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|previous: GFR Sorry for taking too long to post t... -- 9/8/1998 7:40 AM||View Thread|
|9/8/1998 4:30 PM|
|Mark Hammer||Re: Wah Phasor! Who Made One?|
Back in 1979, Craig Anderton offered a "bonehead mod" (his term not mine) for his Super Tone Control in EPFM. The Super-Tone control was simply a state-variable filter similar to the design you have at your site, only with switches to select between LP, HP, BP and Notch. The 2nd edition of EPFM hopped up the design, replacing the switches with pots and a mixer stage, but the essential design remained the same.
The mod consisted of replacing the twin series variable resistors used to tune the centre frequency (dual 220k pots in your schematic) with a dual-ganged pot wired up as voltage dividers rather than variable resistors. The frequency range was limited by a low-value resistor between ground and the ground lug of the pot (I used 33-100 ohms). The wiper went to the input of the op-amp, and the other lug went to where your schematic shows the 10k resistor. The nice thing about the mod was that it increased the sweep range by about 10 (from 100:1 to 1000:1) and was relatively insensitive to the actual pot value used (you could use anything from 10k to 100k and get pretty much the same outcome). The other nice thing about this mod is that it has such a wide sweep range that you can stick a dual pot in place of the low-value ground resistors mentioned earlier, and use it to tune the filter within that range. Stick a second ganged variable resistor in front of the sweep pot, and you can use the combination to set the upper and lower points of sweep, and twiddle the foot-pedal within that range. I suspect you could also stick dual-ganged variable resistors in parallel with two lugs from the sweep pots and tune the taper. The fact that the actual value of the sweep pot is not critical is a real plus here. Now THERE is something you don't often get in a wah or phasor.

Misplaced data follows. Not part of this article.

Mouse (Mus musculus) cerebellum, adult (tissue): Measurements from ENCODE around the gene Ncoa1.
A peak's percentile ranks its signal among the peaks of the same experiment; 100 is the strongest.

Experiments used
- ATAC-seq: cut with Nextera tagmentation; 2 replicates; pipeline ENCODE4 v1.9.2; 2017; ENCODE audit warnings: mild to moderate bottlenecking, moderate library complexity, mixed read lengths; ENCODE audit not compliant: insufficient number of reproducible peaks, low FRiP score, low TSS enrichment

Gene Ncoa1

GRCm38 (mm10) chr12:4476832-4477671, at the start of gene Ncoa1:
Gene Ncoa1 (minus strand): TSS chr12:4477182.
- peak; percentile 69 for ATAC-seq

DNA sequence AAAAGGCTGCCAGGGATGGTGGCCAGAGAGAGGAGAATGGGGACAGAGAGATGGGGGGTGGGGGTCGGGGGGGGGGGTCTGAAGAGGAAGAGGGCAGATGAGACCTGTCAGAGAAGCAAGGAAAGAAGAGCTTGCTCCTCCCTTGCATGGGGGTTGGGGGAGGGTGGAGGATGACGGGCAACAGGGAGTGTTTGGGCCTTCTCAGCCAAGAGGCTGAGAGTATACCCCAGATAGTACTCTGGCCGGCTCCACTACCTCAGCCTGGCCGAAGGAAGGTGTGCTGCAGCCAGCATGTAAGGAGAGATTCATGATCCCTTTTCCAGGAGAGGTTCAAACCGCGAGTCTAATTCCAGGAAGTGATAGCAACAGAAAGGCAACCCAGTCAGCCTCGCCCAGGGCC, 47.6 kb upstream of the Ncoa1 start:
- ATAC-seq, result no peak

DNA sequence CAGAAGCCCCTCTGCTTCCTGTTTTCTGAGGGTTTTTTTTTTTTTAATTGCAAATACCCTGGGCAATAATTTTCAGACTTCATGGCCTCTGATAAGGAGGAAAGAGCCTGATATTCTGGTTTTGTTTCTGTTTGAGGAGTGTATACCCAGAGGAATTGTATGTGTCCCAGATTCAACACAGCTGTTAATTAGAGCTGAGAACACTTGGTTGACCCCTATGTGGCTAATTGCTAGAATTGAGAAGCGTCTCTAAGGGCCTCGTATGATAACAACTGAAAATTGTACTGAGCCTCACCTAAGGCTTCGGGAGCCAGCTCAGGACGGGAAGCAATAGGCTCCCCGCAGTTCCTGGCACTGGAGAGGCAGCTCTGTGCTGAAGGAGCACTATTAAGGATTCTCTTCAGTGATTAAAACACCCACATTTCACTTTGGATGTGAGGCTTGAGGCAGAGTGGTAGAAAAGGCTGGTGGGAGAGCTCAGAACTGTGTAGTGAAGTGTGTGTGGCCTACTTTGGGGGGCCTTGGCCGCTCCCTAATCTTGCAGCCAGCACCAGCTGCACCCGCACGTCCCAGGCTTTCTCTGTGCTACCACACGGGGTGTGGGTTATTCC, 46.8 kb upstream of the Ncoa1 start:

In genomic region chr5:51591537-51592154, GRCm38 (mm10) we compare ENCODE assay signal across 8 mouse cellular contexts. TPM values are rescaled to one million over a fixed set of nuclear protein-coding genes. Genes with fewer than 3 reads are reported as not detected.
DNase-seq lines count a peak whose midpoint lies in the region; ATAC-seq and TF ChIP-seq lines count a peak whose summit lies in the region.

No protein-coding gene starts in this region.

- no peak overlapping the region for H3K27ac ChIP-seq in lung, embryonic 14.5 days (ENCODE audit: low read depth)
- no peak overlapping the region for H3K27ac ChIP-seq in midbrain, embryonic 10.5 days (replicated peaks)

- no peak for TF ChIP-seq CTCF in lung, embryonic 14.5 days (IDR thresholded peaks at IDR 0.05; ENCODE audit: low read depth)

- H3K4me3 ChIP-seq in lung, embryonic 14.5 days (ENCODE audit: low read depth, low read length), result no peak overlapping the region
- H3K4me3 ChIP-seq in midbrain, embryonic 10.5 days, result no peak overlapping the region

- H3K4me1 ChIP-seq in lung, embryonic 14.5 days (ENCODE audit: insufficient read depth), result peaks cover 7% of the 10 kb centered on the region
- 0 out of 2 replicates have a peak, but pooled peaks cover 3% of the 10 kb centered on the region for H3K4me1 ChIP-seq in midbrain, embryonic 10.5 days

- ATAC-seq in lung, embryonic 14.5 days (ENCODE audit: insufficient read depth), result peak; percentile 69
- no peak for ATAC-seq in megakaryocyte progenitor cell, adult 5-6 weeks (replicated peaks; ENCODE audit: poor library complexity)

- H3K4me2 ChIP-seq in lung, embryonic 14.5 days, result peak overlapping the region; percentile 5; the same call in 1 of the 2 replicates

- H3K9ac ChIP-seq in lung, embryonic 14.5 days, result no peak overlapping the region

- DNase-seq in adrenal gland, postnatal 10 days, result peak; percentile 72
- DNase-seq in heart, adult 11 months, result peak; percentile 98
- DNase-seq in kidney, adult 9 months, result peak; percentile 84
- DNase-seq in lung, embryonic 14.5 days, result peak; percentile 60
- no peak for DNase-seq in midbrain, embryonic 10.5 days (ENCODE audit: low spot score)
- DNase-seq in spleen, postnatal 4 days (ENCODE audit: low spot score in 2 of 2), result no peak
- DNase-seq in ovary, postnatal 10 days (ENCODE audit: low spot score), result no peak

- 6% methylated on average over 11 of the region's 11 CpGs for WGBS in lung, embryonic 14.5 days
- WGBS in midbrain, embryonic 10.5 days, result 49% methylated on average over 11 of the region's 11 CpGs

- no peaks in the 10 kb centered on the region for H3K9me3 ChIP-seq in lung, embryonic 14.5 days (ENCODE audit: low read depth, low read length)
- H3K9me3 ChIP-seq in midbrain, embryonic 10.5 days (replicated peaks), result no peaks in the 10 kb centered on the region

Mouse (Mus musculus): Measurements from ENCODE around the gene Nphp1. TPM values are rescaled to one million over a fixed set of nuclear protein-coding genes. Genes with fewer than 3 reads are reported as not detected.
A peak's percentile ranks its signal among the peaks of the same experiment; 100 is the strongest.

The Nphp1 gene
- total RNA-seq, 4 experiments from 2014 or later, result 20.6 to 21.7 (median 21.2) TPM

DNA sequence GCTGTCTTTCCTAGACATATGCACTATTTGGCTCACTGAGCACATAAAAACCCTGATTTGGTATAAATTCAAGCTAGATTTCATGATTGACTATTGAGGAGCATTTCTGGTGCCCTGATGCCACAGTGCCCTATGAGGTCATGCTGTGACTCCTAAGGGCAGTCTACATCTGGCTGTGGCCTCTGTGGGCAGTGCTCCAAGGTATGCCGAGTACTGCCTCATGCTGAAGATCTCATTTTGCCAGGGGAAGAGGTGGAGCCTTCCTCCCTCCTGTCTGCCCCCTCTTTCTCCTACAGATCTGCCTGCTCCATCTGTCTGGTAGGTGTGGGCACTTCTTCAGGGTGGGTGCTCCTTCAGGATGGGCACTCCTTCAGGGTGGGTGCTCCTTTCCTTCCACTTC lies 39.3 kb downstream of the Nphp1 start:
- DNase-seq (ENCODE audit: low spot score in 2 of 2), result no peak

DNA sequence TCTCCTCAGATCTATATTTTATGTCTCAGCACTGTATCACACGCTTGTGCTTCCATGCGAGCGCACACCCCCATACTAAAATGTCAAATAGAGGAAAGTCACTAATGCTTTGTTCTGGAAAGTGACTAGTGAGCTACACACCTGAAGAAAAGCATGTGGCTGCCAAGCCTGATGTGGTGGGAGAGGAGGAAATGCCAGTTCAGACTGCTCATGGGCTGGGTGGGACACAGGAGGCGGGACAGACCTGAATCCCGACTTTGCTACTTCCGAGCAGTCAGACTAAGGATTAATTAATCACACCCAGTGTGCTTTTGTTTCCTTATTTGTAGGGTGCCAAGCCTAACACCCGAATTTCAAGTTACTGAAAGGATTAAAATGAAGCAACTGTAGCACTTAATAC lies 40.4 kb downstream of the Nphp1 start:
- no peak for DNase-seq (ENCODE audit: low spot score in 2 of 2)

There was a post I sent in wayyyyyyy back, about how to use parallel resistors to change the taper of a pot. I don't have it, but it may be worth digging up if you do.
|GFR I have an article that appeared in ... -- 9/9/1998 6:14 AM|